The war in Ukraine is the biggest humanitarian crisis since WWII. It's time the UK offers a humanitarian response

By Olivia Vicol, Emma McClelland - 08 March 2022

In the immediate aftermath of tragedy - the first few frozen minutes, the hours that pass like seconds - there is little room for reflection. On 24th February 2022, as Russian military forces launched a devastating attack on Ukraine, individuals, organisations and governments around the world mobilised to prioritise and tackle the most urgent humanitarian challenges. 

As a collective response, it has been incredible and humbling. But there is value in pausing to reflect on what has happened - and what is yet to come. We should take hope from the humanity shown across civil society. But as the number of refugees swells, we must also speak candidly about areas in which our government is yet to step up to the challenge. We're in the middle of the greatest humanitarian crisis since World War II. The UK government needs a humanitarian response.

The response of civil society

As an organisation, we have had to react quickly to the rapidly changing situation. In the ten days that passed since the war began, we've heard from dozens of people who were worried. This included seasonal agricultural workers, HGV drivers, and Ukrainians all across the UK who were concerned about family abroad, and desperately trying to make sense of the UK government's response.

We're incredibly grateful to our frontline advisers for their enormous commitment and focus. They have anticipated issues, monitored and highlighted changes in the UK government's response, produced easy-access contact forms for Ukrainians who need help, and gone above and beyond to support the people who reached out.  

We're also grateful for the hundreds of people who volunteered to support Ukrainian refugees. In the UK, more than 300 lawyers and barristers stepped up to support Ukrainains with free legal advice, as part of what is now the Ukraine Advice Project. Across the region, established organisations and grassroots groups organised to help refugees evacuate, provide shelter, food, and medical supplies. At this stage, donating to one of these organisations is the most beneficial way to help. We hope the UK government learns from this humanity too.

The response from the government 

Though we're facing a humanitarian crisis like never before, the UK government has offered a visa-based approach clad in red-tape. The Ukraine Family Visa hastily introduced on 04 March excludes the family of seasonal workers, students, visitors, and Ukrainians who are in the UK under the points-based system. Even in the cases where people are eligible to sponsor a relative, the scheme excludes Ukrainian aunts, uncles, cousins, and a whole range of family units - leaving it to immigration advisers to determine whether they could push at the criteria or not.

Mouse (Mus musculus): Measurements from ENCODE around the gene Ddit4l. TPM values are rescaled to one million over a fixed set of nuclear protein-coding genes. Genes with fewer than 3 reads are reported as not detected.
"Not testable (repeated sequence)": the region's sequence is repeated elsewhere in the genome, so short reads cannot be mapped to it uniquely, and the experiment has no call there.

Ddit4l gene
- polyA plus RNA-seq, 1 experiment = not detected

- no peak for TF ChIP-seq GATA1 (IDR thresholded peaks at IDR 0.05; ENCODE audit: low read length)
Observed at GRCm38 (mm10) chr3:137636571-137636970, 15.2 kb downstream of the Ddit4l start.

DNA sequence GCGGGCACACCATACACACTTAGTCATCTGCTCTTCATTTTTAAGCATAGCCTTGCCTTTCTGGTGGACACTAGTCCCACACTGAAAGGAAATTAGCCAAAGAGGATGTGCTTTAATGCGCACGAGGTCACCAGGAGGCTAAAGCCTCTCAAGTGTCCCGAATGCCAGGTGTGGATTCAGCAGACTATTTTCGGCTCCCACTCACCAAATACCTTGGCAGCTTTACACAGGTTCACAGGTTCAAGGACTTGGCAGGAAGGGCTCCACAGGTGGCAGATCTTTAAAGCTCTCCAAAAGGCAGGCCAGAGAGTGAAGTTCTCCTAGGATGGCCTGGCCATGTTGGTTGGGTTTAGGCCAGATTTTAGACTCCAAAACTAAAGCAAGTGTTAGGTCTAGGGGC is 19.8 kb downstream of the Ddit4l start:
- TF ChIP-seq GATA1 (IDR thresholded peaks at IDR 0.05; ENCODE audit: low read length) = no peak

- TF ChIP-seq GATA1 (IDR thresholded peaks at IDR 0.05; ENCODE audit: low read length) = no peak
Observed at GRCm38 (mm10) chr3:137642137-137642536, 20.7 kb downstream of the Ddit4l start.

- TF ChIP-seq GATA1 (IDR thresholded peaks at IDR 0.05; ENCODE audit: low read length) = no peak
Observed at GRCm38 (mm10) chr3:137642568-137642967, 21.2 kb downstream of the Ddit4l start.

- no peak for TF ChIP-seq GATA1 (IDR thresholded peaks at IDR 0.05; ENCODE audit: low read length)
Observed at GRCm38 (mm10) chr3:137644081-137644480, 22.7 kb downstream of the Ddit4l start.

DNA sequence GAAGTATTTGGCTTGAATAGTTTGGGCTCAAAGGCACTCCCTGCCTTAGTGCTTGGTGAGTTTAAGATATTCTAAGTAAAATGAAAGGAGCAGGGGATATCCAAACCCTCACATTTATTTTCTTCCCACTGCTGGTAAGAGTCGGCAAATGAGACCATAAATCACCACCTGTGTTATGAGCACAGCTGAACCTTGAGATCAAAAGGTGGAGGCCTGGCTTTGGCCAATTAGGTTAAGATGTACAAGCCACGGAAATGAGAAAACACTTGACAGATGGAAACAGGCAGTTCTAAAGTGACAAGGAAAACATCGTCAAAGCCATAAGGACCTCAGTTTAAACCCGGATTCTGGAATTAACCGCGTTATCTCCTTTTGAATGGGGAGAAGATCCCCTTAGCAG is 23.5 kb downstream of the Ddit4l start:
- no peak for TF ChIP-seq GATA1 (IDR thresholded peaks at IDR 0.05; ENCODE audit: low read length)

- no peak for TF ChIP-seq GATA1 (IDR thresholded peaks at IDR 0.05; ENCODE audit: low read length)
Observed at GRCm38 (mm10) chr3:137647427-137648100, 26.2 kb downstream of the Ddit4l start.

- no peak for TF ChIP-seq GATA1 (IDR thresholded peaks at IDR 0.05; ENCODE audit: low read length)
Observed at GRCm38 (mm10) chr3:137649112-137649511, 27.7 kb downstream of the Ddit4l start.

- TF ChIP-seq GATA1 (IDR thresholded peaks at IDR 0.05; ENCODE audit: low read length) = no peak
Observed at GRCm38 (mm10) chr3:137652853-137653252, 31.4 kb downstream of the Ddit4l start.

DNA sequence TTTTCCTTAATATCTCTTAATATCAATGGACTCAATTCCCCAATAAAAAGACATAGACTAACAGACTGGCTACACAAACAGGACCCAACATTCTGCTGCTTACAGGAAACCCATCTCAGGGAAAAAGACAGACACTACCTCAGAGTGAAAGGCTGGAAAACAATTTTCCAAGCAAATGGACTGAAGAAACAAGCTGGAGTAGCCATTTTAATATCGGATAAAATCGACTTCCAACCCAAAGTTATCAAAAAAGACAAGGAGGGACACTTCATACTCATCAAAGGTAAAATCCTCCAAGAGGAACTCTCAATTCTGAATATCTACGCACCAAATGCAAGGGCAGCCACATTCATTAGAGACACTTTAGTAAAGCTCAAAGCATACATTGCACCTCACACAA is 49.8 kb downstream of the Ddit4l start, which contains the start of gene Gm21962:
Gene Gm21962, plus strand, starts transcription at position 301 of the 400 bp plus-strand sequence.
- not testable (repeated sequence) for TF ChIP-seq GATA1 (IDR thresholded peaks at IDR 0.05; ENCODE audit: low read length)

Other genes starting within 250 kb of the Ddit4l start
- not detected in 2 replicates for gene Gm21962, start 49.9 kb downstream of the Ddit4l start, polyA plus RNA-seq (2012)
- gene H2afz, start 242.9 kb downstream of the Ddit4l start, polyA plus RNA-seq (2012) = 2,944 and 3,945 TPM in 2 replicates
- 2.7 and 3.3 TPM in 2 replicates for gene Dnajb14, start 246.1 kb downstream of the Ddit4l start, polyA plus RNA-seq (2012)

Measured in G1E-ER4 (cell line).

Then there is the sheer administrative nightmare of making applications in practice. There were reports of website failures, cumbersome requests for proof of family relationship, and overwhelmed Visa Application Centres (VACs) where people would have to queue for hours to have provide their biometric details. Yesterday, our colleague Andrei Savitski was supporting a woman who was sheltering in a basement to prepare her documentation. "I fled a war! I brought a baby, not a printer!" she noted, exasperated. 

We need a humanitarian regime

According to the UNHCR, more than 1.7m Ukrainian refugees have crossed into neighbouring countries in 10 days. This is the fastest growing refugee crisis since WWII. In the four days since the Ukraine Family Visa was instituted, a mere 300 visas were issued. That's less than a drop in the ocean. It's a slap in the face of refugees, their families who work in the UK, and the thousands of people across civil society who are striving to rise up to the scale of this crisis.

We need a comprehensive humanitarian response that matches the scale of the crisis. Across the channel, the EU introduced a humanitarian protection scheme that allows Ukrainian refugees to live, work, and claim public funds in the member states for up to three years, without the cumbersome application for asylum. It's time the UK follows suit. The Family Visa Scheme is not fit for purpose. A so-called community sponsorship scheme announced on 01 March is not even in operation, giving false hope to people in the UK and Ukrainian refugees alike.



We are doing everything we can to advocate for a humanitarian system, and to support Ukrainians in the UK. As one of the few charities with a Ukrainian-Russian speaker, our phones have been ringing off the hook with calls from people desperate for visa and asylum advice in response to the war in Ukraine. If you can, please help us keep answering those phone calls by making a donation today. 

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